14 International Younger Poets

Translator: 

The cover to 14 International Younger PoetsCambridge, Massachusetts. Art & Letters. 2021. 154 pages.

14 INTERNATIONAL YOUNGER POETS, a volume edited by Russian American poet Philip Nikolayev, seeks to carve a space that represents emerging poetic consciousness through the talents of younger poets. In the words of the editor, “This vibrant new poetry community, geographically far-flung and engaged in lively cross-pollination, is a striking example of the spontaneous, self-organizing force that is poetry.”

The poems range in subject from the deeply personal to those that wrestle with large questions and reflect life’s grandeur. A poem such as Blake Campbell’s “The Millennials” could be an anthem with its paced rhythm and rhyme, reflecting the despondency and gallantry of this generation. My personal favorite poet in the volume is Raquel Balboni, a Massachusetts-based poet and publisher whose work contains attentiveness to emotive detail. The boredom of creatures (“Passenger”) such as the dog in the opening line strikes the reader with immediacy, but we do not linger on the suffering. Other poems represented, such as “Happy New Year,” frame the logic of time with language that reflects sensual life instead of the impersonal refuge of abstraction. “Move closer honey oyster,” Balboni writes, “Relax your feral mouth. Isolated, these lines contain affection and rage as well as a plea. However, the rhythmic inundations create abruptness and immediately signify the mouth with the open, soft sounds.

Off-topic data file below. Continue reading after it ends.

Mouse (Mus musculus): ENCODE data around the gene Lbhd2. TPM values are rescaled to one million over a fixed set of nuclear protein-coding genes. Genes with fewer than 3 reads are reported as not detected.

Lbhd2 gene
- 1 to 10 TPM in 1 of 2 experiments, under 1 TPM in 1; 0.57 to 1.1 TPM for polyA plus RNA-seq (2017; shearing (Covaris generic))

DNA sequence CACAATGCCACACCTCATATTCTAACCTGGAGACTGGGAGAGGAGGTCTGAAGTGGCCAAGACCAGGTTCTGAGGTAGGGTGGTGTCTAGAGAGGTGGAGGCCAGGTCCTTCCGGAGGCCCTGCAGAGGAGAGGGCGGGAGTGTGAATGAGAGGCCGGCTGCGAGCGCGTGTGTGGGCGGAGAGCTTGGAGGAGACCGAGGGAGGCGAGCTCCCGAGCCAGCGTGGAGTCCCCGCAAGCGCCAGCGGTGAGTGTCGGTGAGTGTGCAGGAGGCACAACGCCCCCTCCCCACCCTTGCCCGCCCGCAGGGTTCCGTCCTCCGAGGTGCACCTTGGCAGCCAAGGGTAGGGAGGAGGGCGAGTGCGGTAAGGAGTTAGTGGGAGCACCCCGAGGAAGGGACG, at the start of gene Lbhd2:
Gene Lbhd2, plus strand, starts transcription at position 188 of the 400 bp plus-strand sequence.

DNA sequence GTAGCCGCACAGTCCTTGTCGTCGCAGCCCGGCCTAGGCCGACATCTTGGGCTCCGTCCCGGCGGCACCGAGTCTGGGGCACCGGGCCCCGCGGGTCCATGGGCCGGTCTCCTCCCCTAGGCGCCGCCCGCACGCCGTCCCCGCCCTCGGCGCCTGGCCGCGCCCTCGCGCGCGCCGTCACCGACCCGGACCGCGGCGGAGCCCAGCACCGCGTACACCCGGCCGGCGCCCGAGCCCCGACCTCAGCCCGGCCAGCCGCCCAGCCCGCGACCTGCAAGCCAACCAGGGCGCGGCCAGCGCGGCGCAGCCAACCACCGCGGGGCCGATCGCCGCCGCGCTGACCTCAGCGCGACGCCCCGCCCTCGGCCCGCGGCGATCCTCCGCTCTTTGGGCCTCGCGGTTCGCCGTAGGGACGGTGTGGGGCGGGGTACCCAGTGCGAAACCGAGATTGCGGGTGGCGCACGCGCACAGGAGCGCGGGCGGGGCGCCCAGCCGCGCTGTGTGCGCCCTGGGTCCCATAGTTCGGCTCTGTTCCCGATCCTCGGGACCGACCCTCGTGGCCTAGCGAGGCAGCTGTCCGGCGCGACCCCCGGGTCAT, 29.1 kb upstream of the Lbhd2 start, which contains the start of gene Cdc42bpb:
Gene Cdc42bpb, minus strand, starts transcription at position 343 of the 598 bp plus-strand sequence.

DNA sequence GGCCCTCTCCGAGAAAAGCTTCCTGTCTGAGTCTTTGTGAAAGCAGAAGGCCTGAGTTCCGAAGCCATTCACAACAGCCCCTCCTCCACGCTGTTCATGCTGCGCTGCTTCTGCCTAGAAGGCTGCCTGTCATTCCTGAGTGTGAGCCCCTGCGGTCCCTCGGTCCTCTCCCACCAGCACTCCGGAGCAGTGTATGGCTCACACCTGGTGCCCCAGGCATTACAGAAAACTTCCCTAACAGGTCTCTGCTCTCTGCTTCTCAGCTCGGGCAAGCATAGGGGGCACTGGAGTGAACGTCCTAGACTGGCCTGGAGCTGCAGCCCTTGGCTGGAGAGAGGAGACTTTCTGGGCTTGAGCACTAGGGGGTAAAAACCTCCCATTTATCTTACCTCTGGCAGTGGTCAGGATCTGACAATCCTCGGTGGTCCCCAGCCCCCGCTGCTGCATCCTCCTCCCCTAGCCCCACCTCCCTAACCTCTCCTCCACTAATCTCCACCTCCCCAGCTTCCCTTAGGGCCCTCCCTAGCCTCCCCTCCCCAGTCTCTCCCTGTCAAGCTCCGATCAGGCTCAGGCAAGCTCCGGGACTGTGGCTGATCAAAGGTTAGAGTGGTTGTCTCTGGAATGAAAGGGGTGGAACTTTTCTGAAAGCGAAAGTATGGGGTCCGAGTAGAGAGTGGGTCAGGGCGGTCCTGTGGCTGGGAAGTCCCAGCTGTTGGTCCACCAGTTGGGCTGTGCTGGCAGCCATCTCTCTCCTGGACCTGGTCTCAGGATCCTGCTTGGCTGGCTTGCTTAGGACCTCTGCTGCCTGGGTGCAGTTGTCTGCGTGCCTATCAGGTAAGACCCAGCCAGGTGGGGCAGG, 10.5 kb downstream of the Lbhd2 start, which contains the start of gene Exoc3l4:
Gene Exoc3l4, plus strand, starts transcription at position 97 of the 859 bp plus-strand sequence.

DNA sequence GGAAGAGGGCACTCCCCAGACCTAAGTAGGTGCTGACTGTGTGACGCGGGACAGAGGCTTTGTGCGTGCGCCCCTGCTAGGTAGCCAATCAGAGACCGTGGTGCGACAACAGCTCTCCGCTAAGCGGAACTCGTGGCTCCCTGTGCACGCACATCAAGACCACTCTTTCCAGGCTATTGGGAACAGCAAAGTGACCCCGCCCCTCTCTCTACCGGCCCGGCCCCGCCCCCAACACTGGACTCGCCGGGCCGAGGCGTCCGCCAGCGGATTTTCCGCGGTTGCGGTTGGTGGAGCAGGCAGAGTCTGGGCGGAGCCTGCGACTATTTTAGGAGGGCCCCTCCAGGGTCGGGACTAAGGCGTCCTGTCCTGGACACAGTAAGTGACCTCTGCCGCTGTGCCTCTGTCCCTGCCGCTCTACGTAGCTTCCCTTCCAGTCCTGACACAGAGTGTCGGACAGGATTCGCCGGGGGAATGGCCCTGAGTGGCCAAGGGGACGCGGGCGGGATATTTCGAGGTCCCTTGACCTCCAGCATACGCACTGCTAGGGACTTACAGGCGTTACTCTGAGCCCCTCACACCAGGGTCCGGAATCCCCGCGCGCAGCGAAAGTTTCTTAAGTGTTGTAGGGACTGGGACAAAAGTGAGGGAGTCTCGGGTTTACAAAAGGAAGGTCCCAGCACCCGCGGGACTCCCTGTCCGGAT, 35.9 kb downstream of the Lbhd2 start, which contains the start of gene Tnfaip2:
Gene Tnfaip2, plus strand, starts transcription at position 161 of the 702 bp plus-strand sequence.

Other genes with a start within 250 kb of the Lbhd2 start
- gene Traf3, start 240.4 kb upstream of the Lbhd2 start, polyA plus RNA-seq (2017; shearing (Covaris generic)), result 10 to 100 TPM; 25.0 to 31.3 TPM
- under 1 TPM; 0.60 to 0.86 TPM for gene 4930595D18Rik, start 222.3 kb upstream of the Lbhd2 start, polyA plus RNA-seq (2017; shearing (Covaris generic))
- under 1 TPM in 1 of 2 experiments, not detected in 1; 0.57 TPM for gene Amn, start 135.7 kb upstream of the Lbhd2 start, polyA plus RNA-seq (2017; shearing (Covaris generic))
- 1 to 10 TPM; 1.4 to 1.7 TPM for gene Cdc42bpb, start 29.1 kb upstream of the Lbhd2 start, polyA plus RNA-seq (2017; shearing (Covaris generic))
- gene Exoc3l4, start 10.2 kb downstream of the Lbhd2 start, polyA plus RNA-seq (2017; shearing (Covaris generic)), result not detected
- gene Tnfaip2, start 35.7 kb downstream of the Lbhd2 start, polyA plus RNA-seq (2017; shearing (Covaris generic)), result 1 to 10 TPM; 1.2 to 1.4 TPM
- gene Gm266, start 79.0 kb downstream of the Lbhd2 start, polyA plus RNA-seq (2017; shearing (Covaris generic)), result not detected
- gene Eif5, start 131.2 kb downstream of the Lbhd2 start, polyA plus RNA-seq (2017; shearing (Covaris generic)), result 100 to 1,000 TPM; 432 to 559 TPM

Sumil Chaudhary is another striking poet. His poetry is sublime and spontaneous, original and reflective. The language is romantically tinged but apprised by modernist style. This conjunction influences thematic device: “not the fonts of masterly chatter / but waft soft eyes on headless tatters / of the hooded tunic hung in the garret.” The obscurity of theme lends itself to questions. As a reader I enjoy considering this a war protest poem. Such a theme absconded within the narrative links obscurity with emptiness.

Andreea Iulia Scridon’s poem “Carapaces” also strikes a nerve. Using texture as analogy, lines such as “screen’s alabaster light” provide the reader with reflection on the opening sentiment, “How grainy the present has grown.” The poem is about watching a loved one experiencing old age. This provides an interesting parallel to the thematic consciousness of the anthology, that of younger poets. Scridon’s “Passepied” is another example of a carefully crafted poem with musical quality. A passepied is a triple-meter French court dance. The poem is a sincere song of personal grief. Its lyrical content and use of internal rhyme often induce hypnotic qualities that align with the poem’s feeling.

A poem is a unified idea, and often anthologies, catered to the individual editor’s tastes, are also unified by an idea. Although the title 14 International Younger Poets seems misleading because the poets are mostly located in America or India, rather than a wide sample of international poets, the poems are stylistically and thematically international. Poetic devices vary in character, and linguistic technos and symbology also reflect variety. Poetry has the mainstay of “realizing the universal” through culture even as it reflects the individual character of the poet. This is a sure way to recognize a poem’s greatness.

14 International Younger Poets is largely experimental verse on the pulse of the contemporary era. The poems do not have hopeless, nihilistic tendencies but instead offer promise, sensitivity, and intellect along with lyrical abandon. These are fresh poems within an idiom of either grief or delight; poems that are often logical, sensible, referential.

Dustin Pickering
Houston

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